Think of hierarchy as a map. When it’s used properly, it’ll take your audience on the most direct route and they’ll find their way from point to point easily. When it’s used improperly, they’ll either be pin-balling all over the place, trying to piece together information, or they’ll overlook entire blocks of information because their attention got pulled in the wrong direction. In other words, your audience will be lost, and your content won’t be showcased effectively.

Basic forms of hierarchy in action are using different headers in your blog post to separate sections, bolding important information, etc. Same practices can be applied to your opt-in design. Utilize typography to create distinct sections and show the flow of information, as well as to help draw attention to a few (key word!) important items by using bolds, italics, or a pull quote.

5 | Supporting Visuals

Supporting visuals can be photographs, patterns, illustrations, or icons. Incorporating these kinds of elements are my favorite way to spruce up a design and take it to another level! They add so much personality and can create visual cues that help connect your reader to your content.

While visuals aren’t necessary when designing an opt-in, I recommend doing so if it’s possible! People respond well to and gravitate toward consuming content visually, so adding in these extra details makes it worthwhile.

Need some inspiration?

Example #1:

A florist is creating a bride’s guide to seasonal blooms. Supporting visuals could include images of bouquets that feature blooms for each season, or simple illustrations of the most sought-after flower choices. The visuals in this case not only break up copy, but act as an extra educational and inspirational piece for the brides reading the guide.

Example #2:

A wedding planner is creating a download that outlines a timeline and checklist bride’s can use when planning their wedding. The download could be separated into sections of months/weeks leading up to the wedding, and under each section could be icons that pair with the task, like an envelope for when they should send out save-the-dates, a dress icon for when the dress needed to be ordered, a plate and utensil icon for when a caterer needs to be booked, etc. This helps the information in the timeline be easily digestible and highlights big milestones in planning.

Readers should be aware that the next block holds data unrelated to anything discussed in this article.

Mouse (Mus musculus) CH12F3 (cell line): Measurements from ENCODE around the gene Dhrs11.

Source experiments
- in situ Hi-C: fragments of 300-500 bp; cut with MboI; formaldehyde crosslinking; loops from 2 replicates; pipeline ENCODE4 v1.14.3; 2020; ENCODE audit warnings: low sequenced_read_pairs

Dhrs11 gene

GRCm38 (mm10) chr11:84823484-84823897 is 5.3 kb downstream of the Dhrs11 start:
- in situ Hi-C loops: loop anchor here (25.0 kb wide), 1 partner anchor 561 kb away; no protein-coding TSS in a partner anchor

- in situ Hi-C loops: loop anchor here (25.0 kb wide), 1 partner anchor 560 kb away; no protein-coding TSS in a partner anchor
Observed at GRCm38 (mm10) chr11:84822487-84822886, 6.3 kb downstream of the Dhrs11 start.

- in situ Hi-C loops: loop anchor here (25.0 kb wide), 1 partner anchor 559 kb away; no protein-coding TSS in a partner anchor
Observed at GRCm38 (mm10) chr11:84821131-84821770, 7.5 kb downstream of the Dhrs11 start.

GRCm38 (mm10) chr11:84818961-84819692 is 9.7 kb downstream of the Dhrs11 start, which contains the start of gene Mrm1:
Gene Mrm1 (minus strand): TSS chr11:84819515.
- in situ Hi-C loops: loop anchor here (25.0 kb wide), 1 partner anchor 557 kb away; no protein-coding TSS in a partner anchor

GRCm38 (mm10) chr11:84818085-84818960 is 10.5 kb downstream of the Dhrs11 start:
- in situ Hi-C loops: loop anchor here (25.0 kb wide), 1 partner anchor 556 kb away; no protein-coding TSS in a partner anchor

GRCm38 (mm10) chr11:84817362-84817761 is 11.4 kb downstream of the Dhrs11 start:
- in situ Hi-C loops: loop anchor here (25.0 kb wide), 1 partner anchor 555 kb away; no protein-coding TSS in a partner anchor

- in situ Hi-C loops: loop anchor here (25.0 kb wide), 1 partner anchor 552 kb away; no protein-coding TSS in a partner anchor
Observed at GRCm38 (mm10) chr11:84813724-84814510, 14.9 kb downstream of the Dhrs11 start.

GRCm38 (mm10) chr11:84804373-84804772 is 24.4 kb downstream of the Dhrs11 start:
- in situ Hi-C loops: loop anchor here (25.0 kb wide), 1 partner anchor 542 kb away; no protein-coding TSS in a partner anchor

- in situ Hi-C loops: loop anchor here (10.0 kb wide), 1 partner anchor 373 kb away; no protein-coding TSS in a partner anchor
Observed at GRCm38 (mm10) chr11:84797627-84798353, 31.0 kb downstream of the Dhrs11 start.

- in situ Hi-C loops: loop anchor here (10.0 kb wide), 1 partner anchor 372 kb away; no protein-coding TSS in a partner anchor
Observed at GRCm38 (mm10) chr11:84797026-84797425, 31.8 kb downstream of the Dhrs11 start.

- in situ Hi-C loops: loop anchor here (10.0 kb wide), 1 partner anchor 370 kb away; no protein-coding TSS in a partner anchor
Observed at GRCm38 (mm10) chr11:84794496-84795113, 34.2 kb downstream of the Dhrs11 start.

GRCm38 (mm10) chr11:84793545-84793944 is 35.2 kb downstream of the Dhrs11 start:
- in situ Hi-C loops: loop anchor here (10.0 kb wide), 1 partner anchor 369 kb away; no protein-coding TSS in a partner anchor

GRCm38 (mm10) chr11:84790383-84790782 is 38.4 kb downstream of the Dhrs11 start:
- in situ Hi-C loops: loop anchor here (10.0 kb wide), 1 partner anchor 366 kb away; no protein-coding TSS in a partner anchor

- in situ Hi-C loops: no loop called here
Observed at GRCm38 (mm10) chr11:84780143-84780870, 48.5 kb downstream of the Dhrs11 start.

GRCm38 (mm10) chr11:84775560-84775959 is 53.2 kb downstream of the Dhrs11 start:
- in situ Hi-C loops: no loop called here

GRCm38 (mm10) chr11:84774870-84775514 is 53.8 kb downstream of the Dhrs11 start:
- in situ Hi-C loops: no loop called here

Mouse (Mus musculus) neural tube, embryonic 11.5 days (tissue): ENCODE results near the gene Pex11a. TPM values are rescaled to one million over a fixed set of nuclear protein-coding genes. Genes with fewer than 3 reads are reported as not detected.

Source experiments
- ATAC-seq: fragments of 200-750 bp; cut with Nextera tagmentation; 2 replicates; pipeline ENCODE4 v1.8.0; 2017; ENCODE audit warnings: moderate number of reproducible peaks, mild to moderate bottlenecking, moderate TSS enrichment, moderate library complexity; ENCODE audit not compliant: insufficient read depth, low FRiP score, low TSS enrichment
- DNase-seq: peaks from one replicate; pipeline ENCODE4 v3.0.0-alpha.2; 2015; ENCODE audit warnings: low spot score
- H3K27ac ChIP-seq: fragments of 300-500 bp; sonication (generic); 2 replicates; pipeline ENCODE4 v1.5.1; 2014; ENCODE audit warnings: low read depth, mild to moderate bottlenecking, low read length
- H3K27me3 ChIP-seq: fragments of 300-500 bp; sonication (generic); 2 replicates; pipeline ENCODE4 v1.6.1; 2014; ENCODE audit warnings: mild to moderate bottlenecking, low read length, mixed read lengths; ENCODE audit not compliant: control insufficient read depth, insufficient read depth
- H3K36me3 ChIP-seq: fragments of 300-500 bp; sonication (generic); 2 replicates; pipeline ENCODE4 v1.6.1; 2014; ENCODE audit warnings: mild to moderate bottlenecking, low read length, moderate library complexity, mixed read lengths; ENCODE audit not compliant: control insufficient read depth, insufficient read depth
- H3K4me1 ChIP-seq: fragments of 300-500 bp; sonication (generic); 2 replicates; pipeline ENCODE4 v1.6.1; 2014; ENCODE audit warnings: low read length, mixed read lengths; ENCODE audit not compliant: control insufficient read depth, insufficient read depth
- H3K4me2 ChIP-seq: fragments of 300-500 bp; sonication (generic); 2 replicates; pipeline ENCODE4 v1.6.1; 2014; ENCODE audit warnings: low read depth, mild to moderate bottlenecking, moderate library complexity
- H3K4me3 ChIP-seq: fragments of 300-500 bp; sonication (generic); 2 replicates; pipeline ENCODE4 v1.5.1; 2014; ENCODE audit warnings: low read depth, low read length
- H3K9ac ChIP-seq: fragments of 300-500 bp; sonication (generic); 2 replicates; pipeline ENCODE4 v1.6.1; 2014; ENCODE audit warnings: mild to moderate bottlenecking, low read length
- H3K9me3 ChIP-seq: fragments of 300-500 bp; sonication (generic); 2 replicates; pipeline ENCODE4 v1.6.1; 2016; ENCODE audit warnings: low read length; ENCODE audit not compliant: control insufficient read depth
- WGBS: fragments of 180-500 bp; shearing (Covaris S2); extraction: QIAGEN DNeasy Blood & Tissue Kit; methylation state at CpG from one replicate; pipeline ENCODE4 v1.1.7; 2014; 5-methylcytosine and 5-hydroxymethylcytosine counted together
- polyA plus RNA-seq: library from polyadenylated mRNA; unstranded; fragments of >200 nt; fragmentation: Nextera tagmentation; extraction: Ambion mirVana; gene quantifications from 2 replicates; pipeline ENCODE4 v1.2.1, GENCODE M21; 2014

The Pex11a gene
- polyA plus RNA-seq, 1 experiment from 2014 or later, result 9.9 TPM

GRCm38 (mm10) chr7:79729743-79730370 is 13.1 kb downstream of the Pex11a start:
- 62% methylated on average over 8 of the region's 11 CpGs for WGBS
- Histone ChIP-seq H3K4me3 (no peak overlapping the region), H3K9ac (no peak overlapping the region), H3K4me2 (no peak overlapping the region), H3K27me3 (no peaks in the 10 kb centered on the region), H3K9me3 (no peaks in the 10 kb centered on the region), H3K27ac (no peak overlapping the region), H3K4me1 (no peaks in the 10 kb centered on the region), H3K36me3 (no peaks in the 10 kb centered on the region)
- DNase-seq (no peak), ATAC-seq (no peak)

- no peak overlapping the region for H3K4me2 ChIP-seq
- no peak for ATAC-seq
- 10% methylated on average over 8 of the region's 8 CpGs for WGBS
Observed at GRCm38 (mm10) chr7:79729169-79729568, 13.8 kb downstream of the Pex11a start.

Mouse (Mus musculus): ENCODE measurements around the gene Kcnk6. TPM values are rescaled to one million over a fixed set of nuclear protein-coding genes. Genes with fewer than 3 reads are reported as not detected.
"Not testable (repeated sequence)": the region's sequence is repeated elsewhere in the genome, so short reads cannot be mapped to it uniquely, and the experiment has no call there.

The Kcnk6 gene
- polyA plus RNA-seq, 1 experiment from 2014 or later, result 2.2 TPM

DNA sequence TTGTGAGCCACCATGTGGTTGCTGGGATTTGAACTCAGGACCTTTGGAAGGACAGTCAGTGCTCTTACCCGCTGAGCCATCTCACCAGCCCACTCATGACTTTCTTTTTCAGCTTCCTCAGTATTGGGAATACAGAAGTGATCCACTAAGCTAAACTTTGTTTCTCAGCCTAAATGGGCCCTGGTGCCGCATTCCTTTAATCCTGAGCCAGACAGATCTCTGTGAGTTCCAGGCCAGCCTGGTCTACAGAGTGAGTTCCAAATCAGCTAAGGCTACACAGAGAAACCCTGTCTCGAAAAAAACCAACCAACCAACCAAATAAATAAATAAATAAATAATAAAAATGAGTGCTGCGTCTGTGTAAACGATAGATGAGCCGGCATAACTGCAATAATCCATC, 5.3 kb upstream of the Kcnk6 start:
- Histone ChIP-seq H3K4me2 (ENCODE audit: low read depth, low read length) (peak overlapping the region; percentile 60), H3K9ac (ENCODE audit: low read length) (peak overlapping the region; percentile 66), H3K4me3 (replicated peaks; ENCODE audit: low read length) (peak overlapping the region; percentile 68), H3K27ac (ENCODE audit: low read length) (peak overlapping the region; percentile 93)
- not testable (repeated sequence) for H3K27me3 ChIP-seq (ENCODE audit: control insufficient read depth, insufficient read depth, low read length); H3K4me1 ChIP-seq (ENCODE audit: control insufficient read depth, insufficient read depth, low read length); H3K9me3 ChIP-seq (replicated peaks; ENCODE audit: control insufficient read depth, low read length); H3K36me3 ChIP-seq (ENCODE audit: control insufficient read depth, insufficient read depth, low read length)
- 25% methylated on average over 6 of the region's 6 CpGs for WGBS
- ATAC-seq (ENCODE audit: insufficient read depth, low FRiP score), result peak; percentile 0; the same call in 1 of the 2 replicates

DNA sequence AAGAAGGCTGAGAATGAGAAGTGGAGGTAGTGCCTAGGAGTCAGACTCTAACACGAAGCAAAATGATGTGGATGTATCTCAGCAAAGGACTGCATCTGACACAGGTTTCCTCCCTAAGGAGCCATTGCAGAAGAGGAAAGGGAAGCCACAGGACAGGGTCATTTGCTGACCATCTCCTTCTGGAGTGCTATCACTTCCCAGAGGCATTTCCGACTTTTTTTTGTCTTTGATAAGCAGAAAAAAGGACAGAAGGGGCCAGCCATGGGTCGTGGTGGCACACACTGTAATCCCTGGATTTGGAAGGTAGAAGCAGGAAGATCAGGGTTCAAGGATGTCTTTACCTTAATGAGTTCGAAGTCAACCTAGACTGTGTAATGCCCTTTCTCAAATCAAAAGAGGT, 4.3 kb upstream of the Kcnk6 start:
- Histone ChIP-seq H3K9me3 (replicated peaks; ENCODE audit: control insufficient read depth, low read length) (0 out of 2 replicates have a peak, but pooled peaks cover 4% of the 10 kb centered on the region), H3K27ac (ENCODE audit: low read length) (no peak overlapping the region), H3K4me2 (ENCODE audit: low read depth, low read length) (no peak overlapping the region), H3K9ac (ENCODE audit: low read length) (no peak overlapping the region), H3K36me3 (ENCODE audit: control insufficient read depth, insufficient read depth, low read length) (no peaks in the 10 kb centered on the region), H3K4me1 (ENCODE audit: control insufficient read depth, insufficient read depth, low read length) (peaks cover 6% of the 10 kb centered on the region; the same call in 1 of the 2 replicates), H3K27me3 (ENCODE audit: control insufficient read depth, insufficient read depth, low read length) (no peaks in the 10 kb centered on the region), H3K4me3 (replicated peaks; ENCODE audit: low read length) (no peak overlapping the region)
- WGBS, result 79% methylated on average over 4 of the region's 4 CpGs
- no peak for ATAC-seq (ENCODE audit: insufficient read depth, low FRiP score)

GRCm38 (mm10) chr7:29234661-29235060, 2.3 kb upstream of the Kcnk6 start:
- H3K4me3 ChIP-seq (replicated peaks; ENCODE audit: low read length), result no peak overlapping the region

Whatever you choose to use in your opt-in, make sure the visuals are on-brand, have a consistent style, and are high-quality (aka no pixelated photos!).

6 | Your Info

An opt-in would not be complete without putting your name on it! You don’t want to have someone download a super helpful resource only to have them forget who sent it to them. Make sure you have a space to put your website (I recommend putting this in the footer) and some version of your logo. If your full logo looks too bulky, try using a submark, which a condensed version of your logo that takes up less real estate but still creates brand recognition.

Bonus Tip: Take your PDF to the next level and make it interactive with clickable links. You can link it to your website, your Instagram feed, or specific blog posts that will help add even more valuable content. Click here (https://support.canva.com/creating-your-design/page-setup/hyperlinks/) to learn how to create interactive PDFs using Canva!

7 | Tidy It Up

When all your info is in, the last thing to do is polish it up! This final look through includes checking for consistent margins, equal spacing between elements, making sure your fonts are consistent sizes, and everything is centered or aligned properly.

And there you have it! Seven rule of thumb design tips and best practices to make sure your opt-in will have lots of on-brand charm, be user-friendly, and look polished to perfection.

Be sure to connect with Gillian here: